The Technologies compared
Buffalo developed AOSS in-house and was first to market, shipping its WBR2-G54 in March 2004. Linksys, on the other hand, adopted SES from Broadcom, which supplies the wireless chipsets for many of Linksys' - and Buffalo's - WLAN products. Broadcom announced the first version of SES - called SecureEZSetup - at the beginning of May 2004 and demonstrated it at the Networld+Interop show later that month. The first version of SES required a "wizard" application to be run that prompted the user with two questions to be answered to begin its process. The current SecureEasySetup has eliminated the wizard and has adopted AOSS' router / AP client pushbutton method to start the process.
Buffalo provides details of how AOSS performs its magic via this white paper (PDF), and while neither Broadcom nor Linksys has published an SES white paper or technical details, Linksys did provide us with enough details on SES's workings to make a comparison.
AOSS uses a secret 64 bit WEP key to establish the initial authentication of client and AP, but then switches to an RC4-encrypted tunnel that uses a dynamically generated key for all subsequent communications between the two. SES starts out with a WPA-PSK / TKIP connection then switches to a Diffie-Hellman secured connection.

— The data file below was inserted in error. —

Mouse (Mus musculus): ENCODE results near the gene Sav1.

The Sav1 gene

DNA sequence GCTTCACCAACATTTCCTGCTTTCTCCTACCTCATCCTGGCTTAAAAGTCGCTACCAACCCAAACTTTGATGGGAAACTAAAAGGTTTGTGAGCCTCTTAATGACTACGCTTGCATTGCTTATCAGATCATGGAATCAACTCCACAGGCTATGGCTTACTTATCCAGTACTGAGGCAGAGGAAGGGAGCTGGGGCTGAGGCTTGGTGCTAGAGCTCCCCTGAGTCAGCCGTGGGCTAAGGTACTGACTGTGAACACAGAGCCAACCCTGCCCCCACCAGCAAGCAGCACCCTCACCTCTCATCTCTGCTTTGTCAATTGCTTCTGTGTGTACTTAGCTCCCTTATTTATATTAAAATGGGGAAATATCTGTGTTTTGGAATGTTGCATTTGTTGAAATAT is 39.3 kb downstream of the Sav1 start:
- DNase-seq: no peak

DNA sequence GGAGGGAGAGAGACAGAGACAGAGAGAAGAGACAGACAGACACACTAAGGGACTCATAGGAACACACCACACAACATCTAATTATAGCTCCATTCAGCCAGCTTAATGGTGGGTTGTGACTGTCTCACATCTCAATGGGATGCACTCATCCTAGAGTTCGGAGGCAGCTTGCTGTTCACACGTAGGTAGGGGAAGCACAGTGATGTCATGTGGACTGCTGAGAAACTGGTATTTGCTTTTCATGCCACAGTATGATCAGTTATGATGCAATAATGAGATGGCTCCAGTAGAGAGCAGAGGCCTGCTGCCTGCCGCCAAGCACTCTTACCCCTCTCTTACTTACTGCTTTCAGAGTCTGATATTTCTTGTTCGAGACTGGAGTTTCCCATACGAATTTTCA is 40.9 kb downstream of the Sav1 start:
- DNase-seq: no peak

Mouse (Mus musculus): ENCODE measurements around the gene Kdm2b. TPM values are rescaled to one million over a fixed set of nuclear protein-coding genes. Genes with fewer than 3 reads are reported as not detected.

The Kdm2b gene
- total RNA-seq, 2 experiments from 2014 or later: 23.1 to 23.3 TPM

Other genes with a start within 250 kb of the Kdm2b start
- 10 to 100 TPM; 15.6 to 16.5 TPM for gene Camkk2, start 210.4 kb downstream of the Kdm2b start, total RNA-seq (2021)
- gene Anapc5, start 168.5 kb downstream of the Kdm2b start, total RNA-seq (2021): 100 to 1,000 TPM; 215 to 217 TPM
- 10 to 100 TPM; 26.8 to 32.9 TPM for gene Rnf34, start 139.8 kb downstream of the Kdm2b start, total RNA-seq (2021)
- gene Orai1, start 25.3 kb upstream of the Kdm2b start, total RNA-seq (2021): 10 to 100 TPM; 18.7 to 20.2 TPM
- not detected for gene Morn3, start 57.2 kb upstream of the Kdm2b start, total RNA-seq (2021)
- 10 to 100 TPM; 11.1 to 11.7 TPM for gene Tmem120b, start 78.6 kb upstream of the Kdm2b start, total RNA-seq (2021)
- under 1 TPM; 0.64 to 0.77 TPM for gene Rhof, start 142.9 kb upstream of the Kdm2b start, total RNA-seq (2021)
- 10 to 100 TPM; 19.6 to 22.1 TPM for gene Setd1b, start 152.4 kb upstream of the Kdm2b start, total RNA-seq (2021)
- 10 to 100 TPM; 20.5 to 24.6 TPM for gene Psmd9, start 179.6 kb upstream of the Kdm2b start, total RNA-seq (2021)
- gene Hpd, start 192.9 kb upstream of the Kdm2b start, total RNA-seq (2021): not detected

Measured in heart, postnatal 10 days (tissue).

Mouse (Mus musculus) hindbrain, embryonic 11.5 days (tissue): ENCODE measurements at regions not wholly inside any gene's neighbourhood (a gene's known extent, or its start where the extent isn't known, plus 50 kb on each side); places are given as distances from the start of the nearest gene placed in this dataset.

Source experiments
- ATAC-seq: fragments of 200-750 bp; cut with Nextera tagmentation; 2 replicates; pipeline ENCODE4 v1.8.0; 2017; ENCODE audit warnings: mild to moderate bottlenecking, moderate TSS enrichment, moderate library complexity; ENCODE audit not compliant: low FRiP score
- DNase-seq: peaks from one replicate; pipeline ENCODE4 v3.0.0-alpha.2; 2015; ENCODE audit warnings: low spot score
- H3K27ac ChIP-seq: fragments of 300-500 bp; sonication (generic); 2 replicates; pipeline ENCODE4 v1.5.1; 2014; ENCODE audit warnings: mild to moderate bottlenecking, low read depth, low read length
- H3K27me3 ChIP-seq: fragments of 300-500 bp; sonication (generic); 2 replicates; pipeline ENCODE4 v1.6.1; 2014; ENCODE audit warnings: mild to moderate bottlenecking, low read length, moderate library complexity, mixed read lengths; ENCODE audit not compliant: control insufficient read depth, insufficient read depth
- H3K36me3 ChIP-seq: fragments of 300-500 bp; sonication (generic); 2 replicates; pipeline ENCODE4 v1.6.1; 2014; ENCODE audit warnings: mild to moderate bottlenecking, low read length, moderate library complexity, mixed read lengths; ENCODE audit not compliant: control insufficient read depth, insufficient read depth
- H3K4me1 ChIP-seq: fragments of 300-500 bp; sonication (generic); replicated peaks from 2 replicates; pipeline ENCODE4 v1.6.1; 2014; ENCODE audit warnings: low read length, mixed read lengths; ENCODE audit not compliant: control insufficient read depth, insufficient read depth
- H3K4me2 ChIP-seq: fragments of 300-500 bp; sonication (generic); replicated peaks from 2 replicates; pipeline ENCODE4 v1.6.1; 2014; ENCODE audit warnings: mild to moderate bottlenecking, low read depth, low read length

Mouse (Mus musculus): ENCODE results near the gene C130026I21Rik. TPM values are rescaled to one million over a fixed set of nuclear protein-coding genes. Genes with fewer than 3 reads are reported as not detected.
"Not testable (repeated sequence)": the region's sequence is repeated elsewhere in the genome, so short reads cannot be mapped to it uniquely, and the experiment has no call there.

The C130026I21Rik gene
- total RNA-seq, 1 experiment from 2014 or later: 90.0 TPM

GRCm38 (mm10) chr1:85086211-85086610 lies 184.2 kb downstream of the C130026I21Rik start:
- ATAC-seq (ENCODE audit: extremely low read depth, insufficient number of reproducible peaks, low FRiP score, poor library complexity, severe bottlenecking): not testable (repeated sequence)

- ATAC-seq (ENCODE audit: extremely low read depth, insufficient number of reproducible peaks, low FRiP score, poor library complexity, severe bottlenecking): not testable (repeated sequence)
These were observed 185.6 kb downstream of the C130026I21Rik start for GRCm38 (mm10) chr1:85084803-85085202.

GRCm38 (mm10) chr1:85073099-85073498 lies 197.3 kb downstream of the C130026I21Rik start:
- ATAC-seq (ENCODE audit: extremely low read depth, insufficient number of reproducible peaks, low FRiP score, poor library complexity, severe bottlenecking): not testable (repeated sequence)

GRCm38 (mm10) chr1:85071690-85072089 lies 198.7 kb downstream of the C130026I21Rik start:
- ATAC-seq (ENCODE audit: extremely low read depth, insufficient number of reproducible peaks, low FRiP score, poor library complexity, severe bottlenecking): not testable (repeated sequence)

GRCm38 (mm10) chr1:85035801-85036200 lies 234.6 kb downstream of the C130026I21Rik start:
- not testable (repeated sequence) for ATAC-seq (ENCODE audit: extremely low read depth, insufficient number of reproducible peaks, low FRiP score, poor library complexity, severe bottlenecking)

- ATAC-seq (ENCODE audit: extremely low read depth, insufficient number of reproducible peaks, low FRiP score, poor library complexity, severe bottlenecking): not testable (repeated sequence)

The two methods also differ in their supported security levels. AOSS supports security levels from the weakest 64 bit WEP to the strongest available WPA2-PSK, while SES supports only devices capable of WPA-PSK / TKIP security. This difference is indicative of the two companies' approach to the market.
Linksys' SES Product Manager said that WPA2 is not supported because "WPA2-AES is not as widely adopted right now as WPA-TKIP". But he also said that "as WPA2-AES becomes more widely adopted, we may update SES to support WPA2-AES". And as far as the other end of the security spectrum, the PM said SES will NOT support WEP connections, citing that a "network is only as strong as its weakest link".
Although it can be argued that AOSS' support of WEP leads to weaker security, Buffalo thinks it is taking a more pragmatic approach. Even though WEP is a flawed security method, WEP protection is better than no protection at all. Buffalo's approach also accomodates cost-driven consumer product manufacturers, who think WEP is sufficient for devices such as gaming consoles, Wi-Fi phones and similar products.
AOSS also exceeds SES's capability at the other end of the security scale. It currently supports WPA-PSK with the optional AES encryption that Broadcom has supported in its drivers since it first rolled out WPA support. While WPA-PSK with AES isn't actually WPA2-PSK, it provides the same level of encryption and stronger protection than WPA-PSK with its mandatory TKIP. Buffalo also said that WPA2 support is currently in development and that there would be an AOSS WPA2 upgrade available, but did not provide a timeframe.